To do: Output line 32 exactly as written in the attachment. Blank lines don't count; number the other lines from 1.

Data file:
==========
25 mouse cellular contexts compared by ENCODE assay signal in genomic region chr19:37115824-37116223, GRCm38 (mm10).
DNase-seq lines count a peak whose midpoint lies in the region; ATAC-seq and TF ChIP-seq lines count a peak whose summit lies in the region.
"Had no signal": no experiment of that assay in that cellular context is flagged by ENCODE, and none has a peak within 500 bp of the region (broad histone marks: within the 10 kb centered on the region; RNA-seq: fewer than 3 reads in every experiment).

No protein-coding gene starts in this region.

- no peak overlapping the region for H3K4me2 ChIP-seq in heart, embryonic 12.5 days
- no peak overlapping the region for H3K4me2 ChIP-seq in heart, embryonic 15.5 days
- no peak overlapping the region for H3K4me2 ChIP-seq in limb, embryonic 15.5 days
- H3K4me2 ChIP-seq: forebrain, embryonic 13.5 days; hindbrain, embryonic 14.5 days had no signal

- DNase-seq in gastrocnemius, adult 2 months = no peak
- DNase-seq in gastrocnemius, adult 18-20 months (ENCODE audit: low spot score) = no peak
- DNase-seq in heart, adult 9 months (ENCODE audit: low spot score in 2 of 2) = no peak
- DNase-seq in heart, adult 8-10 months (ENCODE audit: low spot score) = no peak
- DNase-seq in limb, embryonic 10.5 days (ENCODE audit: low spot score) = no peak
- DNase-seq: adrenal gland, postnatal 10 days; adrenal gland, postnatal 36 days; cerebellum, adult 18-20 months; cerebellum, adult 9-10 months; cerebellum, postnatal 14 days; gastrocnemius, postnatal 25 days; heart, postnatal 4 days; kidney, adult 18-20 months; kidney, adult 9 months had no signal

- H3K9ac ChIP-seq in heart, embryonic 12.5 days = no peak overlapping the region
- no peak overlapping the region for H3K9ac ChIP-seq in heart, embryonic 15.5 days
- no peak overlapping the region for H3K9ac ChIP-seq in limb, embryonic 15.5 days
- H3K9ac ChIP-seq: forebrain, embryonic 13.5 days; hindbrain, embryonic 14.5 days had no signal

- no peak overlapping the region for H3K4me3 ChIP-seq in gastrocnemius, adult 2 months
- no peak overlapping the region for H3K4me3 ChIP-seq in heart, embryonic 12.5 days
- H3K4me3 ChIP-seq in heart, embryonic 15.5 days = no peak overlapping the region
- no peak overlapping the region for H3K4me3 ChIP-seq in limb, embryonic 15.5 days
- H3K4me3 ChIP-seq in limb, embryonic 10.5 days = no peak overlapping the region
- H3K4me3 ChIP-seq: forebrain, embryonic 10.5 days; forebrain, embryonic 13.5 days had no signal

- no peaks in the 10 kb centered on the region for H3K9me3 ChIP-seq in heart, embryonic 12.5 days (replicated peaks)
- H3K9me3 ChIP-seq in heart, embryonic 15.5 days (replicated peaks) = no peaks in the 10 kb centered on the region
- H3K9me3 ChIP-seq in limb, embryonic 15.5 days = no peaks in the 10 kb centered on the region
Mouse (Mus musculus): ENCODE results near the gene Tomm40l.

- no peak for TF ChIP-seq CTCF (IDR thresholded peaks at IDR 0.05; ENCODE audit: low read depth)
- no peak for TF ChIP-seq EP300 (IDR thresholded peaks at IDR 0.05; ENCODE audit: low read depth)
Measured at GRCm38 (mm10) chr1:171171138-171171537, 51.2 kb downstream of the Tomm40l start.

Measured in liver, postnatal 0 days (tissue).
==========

Measured in liver, postnatal 0 days (tissue).